• Al-Qaeda in the India Subcontinent (AQIS) was born in September 2014 when al-Zawahiri released a video announcing the creation of an al-Qaeda affiliate spanning Afghanistan, Pakistan, India and Bangladesh and appointed Asim Umar, a former commander in the Pakistani Taliban, as the group’s leader. Over the last few years, AQIS has carried out several attacks in the region, most notably a spree of hacking deaths against secular activists, bloggers and academics in Bangladesh and Pakistan. In May 2015, Umar published a video in which he said AQIS carried out the attacks, declaring that the group “assassinated several blasphemers of the Prophet and insulters of Islamic law.”

John Bennett, Former Director, CIA National Clandestine Service

“AQ continues to control space in Yemen and could rebuild if allowed to once again establish a safe haven in Afghanistan.  There may be a viable pool of recruits from those who responded to ISIS’ call to arms in Syria/Iraq, but who have become disillusioned with ISIS’ brutal rule of fellow Muslims. ISIS’ more conventional approach to armed conflict with Western powers and Iran has also proven ineffective.  Former ISIS fighters returning home to Europe or elsewhere in the Middle East or Asia could be recruited into the existing AQ networks to conduct more “traditional” terrorist operations.”

It remains critical to continue to deny AQ safe havens to rebuild their operational cadre and to disrupt their network infrastructure where it still exists in the West and Arab world.  This has been a long fight but we face a very resilient enemy.

Admiral James ‘Sandy’ Winnefeld, Former Vice Chairman, Joint Chiefs of Staff

“Their strength in Saudi Arabia has been suppressed, and was never really a factor in the Emirates and other nations on the Peninsula.  Al Qaeda is slowly being choked as a sideshow in the war in Yemen.  It retains some strength in Syria, but has never really been a major player there, and any remnants are about to be crushed by the combined Syrian/Russian offensive around Idlib. Their affiliate in Somalia is a local force, but not a major threat to the West.” 

Response: U.S. intelligence agencies and law enforcement have worked to capture or kill leading figures of the al-Qaeda movement and ensure that a repeat of 9/11 does not occur on American soil. However, to truly realize the defeat of al-Qaeda, American policymakers may need to go back to the drawing board and reassess how the al-Qaeda threat should be understood.

  • The Trump administration has specifically targeted AQAP operatives through air strikes and special operations raids including one that was carried out in Yemen’s central Al-Bayda Province in January 2017 that killed 14 AQAP militants but also cost the life of U.S. Navy SEAL Chief Petty Officer William “Ryan” Owens. S. Central Command later said civilians, including children, may have been killed by aerial gunfire during the raid.
  • Under the Authorization for the Use of Military Force (AUMF) passed on September 14, 2001, the U.S. has conducted airstrikes against al-Qaida targets in several countries including Afghanistan, Iraq, Pakistan, Somalia, Syria and Yemen. S. counterterrorism strategy has generally revolved around the tactic of leadership decapitation, executed through targeted strikes or special operations raids. Captured terrorists, including 9/11 plotter Khalid Sheikh Mohammed, have also been sent to Guantanamo Bay where they have been held as prisoners of war.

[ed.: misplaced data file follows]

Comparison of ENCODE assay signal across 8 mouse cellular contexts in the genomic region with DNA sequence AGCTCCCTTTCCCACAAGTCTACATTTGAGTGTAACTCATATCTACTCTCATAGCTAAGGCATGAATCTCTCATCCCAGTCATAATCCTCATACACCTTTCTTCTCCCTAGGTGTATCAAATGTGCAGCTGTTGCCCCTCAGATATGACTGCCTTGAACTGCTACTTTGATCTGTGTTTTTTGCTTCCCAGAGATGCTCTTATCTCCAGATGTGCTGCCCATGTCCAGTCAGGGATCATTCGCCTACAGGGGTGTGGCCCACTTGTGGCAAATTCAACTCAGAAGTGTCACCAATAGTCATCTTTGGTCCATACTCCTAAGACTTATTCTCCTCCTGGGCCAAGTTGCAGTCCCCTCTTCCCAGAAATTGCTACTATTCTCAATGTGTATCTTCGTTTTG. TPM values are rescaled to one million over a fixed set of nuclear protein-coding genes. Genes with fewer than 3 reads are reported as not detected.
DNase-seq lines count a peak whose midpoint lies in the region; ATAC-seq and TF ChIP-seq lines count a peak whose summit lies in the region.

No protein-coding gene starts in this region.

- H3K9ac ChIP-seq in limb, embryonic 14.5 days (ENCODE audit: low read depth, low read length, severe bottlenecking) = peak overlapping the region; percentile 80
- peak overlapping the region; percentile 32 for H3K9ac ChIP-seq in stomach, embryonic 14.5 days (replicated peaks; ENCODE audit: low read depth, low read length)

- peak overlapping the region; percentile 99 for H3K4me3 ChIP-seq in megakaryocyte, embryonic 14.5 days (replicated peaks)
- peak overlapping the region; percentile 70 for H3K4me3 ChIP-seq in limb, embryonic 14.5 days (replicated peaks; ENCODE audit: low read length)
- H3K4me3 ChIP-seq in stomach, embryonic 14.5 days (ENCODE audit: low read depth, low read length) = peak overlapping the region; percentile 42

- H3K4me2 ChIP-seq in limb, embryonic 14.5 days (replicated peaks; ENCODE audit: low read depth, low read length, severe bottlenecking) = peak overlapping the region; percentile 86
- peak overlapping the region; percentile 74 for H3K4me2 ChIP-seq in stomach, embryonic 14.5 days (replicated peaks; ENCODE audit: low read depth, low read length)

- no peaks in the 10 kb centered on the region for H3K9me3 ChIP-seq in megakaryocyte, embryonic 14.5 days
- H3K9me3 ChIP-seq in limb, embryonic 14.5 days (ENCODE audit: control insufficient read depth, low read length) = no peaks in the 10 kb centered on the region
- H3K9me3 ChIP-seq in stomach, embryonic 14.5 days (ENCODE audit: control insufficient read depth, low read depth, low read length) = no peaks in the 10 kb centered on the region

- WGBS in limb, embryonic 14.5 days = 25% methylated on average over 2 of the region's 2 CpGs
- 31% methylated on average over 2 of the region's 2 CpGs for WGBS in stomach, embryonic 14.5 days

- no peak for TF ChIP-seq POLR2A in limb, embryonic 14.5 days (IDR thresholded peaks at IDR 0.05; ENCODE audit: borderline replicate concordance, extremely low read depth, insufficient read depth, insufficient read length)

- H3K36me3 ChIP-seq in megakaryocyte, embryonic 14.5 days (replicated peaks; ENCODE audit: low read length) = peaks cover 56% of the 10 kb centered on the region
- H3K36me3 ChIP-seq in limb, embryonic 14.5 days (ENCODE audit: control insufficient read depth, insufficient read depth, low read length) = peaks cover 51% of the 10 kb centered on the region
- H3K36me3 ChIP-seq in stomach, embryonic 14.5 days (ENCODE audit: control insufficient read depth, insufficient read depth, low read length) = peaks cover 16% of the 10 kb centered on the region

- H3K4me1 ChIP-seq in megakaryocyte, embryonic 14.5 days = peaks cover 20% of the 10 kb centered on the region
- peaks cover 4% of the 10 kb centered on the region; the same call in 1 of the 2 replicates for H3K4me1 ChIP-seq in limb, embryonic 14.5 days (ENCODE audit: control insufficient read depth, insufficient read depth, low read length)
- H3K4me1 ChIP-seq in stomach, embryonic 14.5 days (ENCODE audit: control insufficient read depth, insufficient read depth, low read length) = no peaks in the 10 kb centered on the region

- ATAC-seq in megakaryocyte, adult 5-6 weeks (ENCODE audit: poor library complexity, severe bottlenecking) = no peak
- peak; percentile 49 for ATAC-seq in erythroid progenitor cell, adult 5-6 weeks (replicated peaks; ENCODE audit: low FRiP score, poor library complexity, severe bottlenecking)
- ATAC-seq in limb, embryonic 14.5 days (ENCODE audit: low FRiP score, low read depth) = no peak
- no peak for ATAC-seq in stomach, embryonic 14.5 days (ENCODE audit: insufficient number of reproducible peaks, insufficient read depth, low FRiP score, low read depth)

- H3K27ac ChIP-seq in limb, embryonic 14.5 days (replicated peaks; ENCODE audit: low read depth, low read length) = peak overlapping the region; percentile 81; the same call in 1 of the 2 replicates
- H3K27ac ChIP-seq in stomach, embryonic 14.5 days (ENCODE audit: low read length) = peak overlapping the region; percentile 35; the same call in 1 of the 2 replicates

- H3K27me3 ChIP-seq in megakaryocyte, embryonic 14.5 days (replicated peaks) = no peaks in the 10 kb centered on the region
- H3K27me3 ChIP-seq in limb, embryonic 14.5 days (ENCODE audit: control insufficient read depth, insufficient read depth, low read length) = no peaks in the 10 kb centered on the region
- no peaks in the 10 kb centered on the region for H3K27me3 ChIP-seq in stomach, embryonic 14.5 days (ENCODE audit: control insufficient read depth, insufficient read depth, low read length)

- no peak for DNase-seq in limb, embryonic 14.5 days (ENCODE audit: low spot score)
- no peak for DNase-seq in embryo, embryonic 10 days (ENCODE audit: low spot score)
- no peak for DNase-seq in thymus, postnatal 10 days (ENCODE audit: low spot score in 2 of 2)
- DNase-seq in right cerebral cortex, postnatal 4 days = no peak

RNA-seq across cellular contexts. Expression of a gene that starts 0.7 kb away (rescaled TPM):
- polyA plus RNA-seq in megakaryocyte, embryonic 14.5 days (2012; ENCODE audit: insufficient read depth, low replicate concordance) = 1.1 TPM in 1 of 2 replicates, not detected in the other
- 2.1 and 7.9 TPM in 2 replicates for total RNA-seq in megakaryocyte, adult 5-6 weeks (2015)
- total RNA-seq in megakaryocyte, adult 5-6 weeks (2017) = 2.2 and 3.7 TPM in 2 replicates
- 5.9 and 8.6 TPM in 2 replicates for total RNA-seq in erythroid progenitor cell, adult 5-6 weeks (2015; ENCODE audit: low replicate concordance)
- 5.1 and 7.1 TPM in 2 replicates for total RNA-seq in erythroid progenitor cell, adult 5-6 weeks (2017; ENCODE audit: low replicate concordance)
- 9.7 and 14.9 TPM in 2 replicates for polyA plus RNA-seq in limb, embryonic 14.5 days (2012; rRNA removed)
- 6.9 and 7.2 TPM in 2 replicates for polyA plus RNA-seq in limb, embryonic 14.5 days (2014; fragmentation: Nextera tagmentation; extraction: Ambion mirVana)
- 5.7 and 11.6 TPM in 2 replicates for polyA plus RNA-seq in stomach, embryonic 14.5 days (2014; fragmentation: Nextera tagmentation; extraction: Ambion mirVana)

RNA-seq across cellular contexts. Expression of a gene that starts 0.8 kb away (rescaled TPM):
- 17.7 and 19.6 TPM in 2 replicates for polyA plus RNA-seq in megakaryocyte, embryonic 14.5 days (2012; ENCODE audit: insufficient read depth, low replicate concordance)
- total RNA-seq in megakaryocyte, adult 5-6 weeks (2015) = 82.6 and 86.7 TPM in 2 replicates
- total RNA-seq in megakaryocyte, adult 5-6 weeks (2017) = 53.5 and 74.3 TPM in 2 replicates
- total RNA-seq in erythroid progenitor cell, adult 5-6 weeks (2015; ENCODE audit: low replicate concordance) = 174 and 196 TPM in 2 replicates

• The U.S. has also collaborated with and supported partners on the ground in their efforts against al-Qaeda. Last October, the U.S. provided $60 million in support of the G5 counterterrorism initiative, a unified front formed in February 2014 by five countries – Mali, Mauritania, Chad, Niger and Burkina Faso – to combat terrorism in the Sahel region. To date, G5 member states have deployed a total of roughly 5,000 troops that conduct joint patrols aimed at stemming the flow of terror groups and traffickers across porous borders in the Sahel.

Looking Ahead: The ongoing battle against al-Qaeda has honed the United States’ ability to identify and eliminate terrorist leaders, and has also generated increased cooperation among U.S. law enforcement and intelligence to head off potential 9/11-style attacks. But as long as poor governance and instability provides a breeding ground for radical ideology, terrorism will pose a generational challenge. 

Mitch Silber, Former Director of Analysis, NYPD

“The most important issue for policy makers and CT professionals is not to be lulled into complacency because of the strong gains that have been made  degrading the Islamic State.  During the period of 2012-2014, when many administration officials were applauding the “end of al Qaeda”, was precisely the period when the Islamic State was building up its infrastructure and capabilities to burst onto the scene and surprise intelligence analysts, CT professionals and policy makers.  The question is not if, but what is the next ungoverned area that serves as a”field of jihad” that will attract willing acolytes from the West and around the world and how can it be smothered early.”

David Shedd, Former Acting Director, Defense Intelligence Agency

“We need to keep in mind that al Qaeda and its like-minded extremists see their struggle against the infidels as multi-generational and very long term. While facing setbacks, they have accounted for those setbacks in their struggle. Al Qaeda’s ability to recruit new talent is not waning even if their operational space for training and executing their attacks is more challenging today than nearly two decades ago. We must never ever forget that we face a determined enemy intent on “winning the long war.”